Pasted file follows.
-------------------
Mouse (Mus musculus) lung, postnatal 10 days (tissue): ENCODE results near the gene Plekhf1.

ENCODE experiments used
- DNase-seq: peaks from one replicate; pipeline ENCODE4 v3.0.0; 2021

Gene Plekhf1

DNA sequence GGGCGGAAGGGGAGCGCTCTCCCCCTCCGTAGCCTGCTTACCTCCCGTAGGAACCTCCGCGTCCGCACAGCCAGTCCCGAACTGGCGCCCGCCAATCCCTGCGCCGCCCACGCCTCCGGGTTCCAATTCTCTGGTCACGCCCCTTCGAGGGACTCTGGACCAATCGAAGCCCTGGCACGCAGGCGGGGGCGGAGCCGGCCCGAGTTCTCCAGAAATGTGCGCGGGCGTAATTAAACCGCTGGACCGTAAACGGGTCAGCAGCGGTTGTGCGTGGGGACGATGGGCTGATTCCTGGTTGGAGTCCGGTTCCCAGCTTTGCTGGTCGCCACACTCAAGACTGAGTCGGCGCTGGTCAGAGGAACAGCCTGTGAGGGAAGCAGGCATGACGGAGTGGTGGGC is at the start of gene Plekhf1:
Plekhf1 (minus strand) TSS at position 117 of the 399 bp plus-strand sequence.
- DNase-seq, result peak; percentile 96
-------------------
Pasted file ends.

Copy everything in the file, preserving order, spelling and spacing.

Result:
Mouse (Mus musculus) lung, postnatal 10 days (tissue): ENCODE results near the gene Plekhf1.

ENCODE experiments used
- DNase-seq: peaks from one replicate; pipeline ENCODE4 v3.0.0; 2021

Gene Plekhf1

DNA sequence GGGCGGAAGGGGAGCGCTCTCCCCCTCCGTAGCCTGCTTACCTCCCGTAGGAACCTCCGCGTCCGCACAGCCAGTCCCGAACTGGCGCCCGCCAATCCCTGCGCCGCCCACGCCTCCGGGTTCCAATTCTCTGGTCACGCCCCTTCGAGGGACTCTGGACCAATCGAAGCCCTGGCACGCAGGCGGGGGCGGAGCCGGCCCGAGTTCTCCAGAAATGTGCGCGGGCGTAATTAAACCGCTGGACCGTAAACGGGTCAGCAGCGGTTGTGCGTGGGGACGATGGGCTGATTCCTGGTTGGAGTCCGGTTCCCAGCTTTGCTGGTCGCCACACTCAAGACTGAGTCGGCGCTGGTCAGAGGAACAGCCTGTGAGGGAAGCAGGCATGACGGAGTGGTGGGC is at the start of gene Plekhf1:
Plekhf1 (minus strand) TSS at position 117 of the 399 bp plus-strand sequence.
- DNase-seq, result peak; percentile 96